Thank you for loving me till the end.
Opening Date: October 13, Thursday Workshops during the opening week.
Living in a world with so much ongoing violence and destruction, we are inevitably entering a new round of discussion about post-war reconstruction. Five months ago, Norman Foster made a manifesto about rebuilding the city of Kharkiv, Ukraine. He is ready to assemble the best minds and make a “state-of-the-art city center.” Meanwhile, Ghiath al-Jebawi, a Syrian urbanist and architect, has been arguing that reconstruction needs to stem from small-scale, locally driven, context-sensitive interventions. Whichever side we take, are we, the future builders of post-atrocity cities, ready to engage with these difficult socio-political issues?
To engage with the future, we must be informed by the recent past. Located far apart in Europe and Africa, Bosnia and Rwanda came together for their shared trauma from the same era: 1994, the Genocide against the Tutsi in Rwanda; 1995, the contested Srebrenica Genocide in Bosnia. “Thank you for loving me till the end.”creates a winding journey that takes one through the aftermath and recovery of Bosnia and Rwanda, with topics ranging from personal stories to official histories, from bullet holes in walls to large-scale urban transformation.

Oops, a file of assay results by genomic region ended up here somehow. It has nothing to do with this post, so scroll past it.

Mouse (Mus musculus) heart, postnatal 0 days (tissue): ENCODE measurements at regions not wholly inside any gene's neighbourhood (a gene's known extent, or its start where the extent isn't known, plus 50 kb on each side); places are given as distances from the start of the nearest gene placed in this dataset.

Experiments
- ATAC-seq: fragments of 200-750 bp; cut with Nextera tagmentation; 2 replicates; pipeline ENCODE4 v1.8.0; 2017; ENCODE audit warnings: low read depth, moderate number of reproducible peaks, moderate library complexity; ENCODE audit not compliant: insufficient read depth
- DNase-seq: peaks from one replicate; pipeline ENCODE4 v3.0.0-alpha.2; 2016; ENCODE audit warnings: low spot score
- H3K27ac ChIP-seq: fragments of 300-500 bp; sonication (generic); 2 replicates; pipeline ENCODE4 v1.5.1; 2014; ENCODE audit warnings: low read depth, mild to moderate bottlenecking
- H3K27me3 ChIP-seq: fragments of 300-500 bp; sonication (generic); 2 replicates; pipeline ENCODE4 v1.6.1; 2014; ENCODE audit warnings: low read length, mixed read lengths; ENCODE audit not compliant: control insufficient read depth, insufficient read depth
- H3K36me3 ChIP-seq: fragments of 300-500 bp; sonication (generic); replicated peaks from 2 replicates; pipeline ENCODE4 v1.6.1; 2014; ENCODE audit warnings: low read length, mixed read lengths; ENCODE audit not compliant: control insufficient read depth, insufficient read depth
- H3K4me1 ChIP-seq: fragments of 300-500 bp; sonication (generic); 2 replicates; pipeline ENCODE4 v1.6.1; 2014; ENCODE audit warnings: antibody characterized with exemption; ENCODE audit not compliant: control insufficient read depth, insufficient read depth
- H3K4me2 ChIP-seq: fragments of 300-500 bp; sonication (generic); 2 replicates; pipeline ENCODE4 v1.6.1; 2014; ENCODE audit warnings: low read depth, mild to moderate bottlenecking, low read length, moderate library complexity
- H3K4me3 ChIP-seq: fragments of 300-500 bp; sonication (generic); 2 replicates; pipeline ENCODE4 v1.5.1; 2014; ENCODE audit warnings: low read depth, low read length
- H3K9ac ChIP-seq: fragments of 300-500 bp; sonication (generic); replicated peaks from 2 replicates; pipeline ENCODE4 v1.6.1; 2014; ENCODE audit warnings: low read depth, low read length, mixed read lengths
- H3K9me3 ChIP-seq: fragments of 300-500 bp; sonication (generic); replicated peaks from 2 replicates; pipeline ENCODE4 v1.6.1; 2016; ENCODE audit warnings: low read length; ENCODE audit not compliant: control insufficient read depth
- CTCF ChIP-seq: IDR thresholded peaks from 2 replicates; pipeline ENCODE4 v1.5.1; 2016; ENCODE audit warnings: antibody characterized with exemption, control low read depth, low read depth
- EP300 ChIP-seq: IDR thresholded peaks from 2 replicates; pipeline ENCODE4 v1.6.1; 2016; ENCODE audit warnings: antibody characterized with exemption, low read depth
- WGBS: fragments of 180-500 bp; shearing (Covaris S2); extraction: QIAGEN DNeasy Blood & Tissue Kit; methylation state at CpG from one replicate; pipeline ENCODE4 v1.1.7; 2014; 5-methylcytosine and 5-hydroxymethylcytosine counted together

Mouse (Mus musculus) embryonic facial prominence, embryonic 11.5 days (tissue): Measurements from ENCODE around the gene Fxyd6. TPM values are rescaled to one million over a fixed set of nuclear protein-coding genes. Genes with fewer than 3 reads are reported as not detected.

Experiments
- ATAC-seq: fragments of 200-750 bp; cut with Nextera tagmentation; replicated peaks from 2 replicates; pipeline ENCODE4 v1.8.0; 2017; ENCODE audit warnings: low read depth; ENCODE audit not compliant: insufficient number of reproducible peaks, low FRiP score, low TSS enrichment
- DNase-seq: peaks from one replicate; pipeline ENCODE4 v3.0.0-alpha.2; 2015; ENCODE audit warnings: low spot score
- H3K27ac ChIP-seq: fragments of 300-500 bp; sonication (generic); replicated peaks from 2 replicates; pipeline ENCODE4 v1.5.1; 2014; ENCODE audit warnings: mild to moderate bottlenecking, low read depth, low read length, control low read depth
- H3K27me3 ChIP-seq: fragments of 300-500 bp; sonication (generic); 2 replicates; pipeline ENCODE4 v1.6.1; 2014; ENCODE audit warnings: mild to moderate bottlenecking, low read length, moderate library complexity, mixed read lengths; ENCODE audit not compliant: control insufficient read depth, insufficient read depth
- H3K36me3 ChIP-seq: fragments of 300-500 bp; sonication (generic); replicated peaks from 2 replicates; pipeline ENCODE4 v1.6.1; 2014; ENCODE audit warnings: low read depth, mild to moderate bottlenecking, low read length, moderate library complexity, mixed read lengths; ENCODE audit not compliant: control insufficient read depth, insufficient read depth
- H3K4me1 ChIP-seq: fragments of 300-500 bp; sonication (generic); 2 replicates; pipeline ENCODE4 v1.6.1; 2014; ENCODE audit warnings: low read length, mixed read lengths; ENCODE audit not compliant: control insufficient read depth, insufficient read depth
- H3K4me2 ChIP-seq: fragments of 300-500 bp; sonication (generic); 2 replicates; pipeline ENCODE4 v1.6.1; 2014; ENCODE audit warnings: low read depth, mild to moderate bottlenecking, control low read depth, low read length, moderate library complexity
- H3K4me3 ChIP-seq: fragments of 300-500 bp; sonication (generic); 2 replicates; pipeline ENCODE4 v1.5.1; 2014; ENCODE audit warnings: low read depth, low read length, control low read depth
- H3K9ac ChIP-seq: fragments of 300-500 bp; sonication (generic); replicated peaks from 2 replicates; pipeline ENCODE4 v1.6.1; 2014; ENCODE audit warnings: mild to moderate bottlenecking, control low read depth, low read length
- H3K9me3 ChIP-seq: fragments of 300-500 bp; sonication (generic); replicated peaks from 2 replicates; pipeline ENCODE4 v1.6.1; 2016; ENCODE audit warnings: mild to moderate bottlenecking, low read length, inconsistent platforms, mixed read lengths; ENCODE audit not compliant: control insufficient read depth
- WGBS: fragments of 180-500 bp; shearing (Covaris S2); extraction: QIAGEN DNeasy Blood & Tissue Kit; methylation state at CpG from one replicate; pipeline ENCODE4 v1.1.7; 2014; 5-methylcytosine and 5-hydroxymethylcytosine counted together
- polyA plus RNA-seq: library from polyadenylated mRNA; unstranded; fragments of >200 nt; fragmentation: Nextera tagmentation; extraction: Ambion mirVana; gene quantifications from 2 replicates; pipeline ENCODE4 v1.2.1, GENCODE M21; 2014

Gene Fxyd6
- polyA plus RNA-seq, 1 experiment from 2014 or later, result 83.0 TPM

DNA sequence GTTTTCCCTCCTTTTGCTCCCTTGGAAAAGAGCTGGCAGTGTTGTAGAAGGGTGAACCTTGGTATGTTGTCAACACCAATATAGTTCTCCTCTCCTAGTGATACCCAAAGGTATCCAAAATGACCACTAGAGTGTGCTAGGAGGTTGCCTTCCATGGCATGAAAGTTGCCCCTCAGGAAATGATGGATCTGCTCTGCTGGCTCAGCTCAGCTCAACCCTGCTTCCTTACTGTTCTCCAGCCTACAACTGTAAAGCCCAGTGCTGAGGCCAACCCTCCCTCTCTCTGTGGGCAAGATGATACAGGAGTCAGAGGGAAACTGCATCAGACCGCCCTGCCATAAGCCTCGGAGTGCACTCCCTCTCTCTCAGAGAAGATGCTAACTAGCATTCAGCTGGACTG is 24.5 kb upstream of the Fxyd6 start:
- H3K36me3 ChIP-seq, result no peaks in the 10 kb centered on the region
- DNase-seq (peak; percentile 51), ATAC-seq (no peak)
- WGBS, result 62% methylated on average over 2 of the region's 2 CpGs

The title of this exhibition comes from Immaculee Mukantaganira, a woman who lost her husband and two toddlers during the 1994 Genocide in Rwanda. In 2017, twenty-three years after the genocide, she went back to Rwanda to look for the remains of her family. In a mass grave, she recognized the dress her daughter wore during the last moment of her life. She took a photo of her daughter’s bloodstained dress, decorated the photo with colorful stickers, flower pedals and hand-sketched hearts. On the bottom of the photo, she writes, “thank you for loving me until the end. Thank you for leaving behind a legacy of love.”
This is what this exhibition is about. It is about violence, destruction, and the incomprehensibility of mass atrocities. More importantly, it is about the fragility of life, the beauty of love, the resilience of survivors, about living and healing – about what we share as human beings.